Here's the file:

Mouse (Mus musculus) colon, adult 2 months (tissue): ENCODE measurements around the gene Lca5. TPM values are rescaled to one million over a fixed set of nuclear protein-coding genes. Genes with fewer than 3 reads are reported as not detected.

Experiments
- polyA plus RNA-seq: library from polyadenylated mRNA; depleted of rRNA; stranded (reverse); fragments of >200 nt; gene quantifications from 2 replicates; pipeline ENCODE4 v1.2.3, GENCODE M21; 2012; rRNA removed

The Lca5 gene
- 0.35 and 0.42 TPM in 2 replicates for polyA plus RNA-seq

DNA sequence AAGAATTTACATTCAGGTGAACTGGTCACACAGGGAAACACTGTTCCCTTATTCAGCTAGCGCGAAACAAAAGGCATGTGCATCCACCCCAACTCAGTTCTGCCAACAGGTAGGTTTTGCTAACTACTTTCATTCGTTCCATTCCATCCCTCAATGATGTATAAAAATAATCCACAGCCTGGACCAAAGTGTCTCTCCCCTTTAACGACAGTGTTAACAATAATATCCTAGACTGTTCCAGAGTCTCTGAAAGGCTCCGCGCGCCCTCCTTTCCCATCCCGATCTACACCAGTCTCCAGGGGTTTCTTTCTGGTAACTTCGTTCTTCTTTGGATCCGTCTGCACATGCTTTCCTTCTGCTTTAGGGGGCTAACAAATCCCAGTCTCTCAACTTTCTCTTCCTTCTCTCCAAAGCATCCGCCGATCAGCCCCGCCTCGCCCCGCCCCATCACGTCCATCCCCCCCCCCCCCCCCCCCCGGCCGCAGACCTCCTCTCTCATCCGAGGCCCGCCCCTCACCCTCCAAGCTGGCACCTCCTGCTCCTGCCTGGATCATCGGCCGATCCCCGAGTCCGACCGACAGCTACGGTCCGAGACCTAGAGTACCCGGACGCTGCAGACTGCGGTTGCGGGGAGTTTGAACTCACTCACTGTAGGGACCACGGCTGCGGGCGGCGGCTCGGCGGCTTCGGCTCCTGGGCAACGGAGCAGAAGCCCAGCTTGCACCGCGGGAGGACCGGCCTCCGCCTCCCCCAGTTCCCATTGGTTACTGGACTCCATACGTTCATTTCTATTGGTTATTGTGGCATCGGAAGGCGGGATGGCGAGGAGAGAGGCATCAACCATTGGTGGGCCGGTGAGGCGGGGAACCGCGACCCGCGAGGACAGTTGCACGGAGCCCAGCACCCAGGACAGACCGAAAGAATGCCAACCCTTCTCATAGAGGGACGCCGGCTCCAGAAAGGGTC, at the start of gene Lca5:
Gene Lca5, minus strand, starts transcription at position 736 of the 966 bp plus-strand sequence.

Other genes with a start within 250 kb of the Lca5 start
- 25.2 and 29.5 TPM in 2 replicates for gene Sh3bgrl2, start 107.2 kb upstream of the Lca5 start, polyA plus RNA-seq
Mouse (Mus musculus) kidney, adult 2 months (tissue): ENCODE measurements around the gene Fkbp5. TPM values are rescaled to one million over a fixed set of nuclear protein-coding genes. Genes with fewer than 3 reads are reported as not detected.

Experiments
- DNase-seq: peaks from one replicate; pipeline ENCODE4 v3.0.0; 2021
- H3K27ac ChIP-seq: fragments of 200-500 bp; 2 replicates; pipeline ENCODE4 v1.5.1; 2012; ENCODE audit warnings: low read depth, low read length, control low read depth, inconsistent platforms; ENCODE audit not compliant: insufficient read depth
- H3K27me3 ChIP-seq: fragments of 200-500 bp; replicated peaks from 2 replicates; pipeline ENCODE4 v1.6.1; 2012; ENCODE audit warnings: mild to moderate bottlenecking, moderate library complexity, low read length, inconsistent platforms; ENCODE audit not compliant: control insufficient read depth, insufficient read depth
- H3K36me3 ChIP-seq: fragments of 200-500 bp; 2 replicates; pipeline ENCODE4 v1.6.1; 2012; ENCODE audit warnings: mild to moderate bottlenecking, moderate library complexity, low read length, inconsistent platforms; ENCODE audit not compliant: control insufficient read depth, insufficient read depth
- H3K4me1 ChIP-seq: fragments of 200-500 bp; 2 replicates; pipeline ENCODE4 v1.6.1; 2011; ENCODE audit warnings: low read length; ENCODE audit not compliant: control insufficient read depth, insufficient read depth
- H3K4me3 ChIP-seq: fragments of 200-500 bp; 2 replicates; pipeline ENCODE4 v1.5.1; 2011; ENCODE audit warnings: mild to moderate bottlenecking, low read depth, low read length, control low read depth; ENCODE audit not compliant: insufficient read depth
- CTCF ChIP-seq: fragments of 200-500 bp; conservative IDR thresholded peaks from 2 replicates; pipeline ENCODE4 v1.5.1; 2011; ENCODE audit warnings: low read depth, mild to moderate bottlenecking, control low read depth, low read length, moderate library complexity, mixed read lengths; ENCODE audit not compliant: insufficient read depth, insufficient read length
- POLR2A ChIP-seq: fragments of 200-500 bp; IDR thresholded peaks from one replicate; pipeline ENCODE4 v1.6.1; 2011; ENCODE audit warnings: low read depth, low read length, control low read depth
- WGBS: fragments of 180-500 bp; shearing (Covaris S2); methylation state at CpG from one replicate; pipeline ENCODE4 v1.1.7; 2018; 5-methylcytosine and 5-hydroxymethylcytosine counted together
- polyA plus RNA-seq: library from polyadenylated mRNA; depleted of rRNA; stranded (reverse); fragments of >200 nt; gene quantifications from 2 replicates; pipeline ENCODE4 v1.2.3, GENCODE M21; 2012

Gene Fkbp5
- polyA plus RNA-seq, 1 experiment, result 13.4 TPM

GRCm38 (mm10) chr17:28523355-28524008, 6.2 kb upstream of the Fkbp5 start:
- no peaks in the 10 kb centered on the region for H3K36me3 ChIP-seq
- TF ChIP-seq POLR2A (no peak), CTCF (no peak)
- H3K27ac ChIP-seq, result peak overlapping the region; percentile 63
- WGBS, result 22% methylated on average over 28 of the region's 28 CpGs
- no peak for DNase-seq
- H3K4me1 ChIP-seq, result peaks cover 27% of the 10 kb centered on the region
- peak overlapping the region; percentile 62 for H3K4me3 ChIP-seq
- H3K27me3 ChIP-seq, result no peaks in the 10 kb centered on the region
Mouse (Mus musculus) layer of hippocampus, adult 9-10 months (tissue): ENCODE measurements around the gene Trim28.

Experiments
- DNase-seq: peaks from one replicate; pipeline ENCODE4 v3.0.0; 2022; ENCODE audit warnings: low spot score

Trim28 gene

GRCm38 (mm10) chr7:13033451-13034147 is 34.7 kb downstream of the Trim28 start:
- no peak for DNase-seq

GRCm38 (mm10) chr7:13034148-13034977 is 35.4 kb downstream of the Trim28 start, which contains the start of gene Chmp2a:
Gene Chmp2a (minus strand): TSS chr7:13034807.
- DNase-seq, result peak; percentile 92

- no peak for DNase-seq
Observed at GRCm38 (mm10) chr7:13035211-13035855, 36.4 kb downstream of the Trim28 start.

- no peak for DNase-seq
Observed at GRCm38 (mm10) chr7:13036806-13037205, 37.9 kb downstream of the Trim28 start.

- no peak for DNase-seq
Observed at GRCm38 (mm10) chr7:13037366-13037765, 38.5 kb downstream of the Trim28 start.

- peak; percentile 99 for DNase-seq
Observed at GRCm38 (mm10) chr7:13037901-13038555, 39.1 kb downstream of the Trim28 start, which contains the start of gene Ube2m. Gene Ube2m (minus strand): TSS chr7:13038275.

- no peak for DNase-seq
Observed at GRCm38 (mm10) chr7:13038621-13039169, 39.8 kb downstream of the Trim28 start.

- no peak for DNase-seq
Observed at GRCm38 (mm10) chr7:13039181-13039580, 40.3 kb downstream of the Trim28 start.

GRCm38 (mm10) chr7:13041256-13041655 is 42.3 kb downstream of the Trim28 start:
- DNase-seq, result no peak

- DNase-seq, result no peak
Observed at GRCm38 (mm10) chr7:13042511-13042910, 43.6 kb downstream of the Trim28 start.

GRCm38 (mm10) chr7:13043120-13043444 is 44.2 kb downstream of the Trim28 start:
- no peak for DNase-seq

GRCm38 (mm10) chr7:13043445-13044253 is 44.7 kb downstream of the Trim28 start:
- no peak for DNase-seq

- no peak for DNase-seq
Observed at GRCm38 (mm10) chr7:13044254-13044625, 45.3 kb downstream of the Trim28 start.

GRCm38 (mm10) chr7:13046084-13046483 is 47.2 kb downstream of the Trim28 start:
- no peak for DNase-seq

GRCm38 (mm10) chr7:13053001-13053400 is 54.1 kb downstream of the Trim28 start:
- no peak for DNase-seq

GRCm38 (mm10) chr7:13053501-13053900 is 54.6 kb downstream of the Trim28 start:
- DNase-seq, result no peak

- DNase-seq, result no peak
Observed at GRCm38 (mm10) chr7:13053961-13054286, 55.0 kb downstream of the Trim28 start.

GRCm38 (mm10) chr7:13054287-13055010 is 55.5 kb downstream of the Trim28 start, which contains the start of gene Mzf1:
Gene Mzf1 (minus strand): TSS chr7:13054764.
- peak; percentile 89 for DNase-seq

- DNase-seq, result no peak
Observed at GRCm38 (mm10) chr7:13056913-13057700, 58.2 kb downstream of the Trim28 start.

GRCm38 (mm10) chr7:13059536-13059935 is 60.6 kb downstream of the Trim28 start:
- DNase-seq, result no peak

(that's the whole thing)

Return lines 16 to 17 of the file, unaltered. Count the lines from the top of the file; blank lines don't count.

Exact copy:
- H3K4me1 ChIP-seq: fragments of 200-500 bp; 2 replicates; pipeline ENCODE4 v1.6.1; 2011; ENCODE audit warnings: low read length; ENCODE audit not compliant: control insufficient read depth, insufficient read depth
- H3K4me3 ChIP-seq: fragments of 200-500 bp; 2 replicates; pipeline ENCODE4 v1.5.1; 2011; ENCODE audit warnings: mild to moderate bottlenecking, low read depth, low read length, control low read depth; ENCODE audit not compliant: insufficient read depth